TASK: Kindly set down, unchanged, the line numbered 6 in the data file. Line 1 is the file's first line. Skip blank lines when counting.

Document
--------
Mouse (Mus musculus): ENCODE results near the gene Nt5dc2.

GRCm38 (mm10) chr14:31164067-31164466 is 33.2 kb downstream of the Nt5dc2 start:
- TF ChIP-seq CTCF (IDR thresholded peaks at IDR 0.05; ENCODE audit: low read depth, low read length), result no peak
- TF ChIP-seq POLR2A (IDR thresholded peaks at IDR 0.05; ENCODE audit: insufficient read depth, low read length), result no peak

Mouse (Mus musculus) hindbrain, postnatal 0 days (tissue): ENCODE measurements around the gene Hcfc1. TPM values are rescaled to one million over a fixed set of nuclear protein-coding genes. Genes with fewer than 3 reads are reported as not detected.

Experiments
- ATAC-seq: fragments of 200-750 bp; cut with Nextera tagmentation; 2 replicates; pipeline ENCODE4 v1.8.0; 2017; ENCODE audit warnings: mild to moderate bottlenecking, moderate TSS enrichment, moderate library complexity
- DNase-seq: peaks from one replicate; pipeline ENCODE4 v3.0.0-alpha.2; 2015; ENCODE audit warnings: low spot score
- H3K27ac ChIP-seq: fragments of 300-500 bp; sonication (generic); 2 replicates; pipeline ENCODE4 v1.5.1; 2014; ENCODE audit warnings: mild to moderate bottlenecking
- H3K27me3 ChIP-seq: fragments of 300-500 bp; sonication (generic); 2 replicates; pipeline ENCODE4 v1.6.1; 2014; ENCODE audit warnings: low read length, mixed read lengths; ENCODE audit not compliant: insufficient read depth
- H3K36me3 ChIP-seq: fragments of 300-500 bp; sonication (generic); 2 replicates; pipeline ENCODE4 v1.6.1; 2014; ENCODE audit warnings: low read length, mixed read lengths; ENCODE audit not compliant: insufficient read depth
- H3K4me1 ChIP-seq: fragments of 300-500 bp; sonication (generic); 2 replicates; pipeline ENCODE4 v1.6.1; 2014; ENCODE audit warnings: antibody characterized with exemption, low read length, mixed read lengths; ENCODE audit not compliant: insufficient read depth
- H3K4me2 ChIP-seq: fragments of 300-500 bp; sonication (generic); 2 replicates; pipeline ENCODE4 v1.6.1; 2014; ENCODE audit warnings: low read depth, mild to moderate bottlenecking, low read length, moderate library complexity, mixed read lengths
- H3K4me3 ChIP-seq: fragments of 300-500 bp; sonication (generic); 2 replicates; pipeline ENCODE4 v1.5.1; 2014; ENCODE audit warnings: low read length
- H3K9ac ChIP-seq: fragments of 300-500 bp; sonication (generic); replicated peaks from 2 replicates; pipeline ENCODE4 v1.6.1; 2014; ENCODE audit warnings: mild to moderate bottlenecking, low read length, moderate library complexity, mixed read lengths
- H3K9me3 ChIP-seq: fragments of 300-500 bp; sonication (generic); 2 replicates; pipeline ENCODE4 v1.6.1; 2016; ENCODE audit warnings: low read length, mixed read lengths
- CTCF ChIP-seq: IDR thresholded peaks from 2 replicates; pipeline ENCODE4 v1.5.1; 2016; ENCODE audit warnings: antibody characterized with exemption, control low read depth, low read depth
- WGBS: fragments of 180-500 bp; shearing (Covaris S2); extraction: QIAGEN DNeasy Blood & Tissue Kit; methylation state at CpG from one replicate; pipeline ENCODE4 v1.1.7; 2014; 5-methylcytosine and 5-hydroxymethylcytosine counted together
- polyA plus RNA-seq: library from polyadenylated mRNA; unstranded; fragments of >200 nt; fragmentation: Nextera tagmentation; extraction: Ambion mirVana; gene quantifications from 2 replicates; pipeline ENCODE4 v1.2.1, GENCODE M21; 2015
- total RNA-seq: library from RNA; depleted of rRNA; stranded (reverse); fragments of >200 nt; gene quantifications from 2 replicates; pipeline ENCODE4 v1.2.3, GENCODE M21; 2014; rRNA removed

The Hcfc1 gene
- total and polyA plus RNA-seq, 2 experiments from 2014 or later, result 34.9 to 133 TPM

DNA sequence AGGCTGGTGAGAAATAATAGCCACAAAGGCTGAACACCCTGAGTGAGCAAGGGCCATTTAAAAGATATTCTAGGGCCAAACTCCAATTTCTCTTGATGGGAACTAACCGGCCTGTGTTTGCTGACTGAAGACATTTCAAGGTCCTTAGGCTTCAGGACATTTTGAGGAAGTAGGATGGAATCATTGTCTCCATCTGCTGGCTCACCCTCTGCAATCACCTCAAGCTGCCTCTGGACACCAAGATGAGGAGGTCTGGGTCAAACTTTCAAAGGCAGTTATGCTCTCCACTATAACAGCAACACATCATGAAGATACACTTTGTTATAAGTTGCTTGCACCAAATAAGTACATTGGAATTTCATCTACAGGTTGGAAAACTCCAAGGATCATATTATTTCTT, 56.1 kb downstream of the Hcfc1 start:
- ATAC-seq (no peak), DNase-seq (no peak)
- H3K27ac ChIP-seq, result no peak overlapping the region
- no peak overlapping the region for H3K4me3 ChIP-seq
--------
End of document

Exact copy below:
Experiments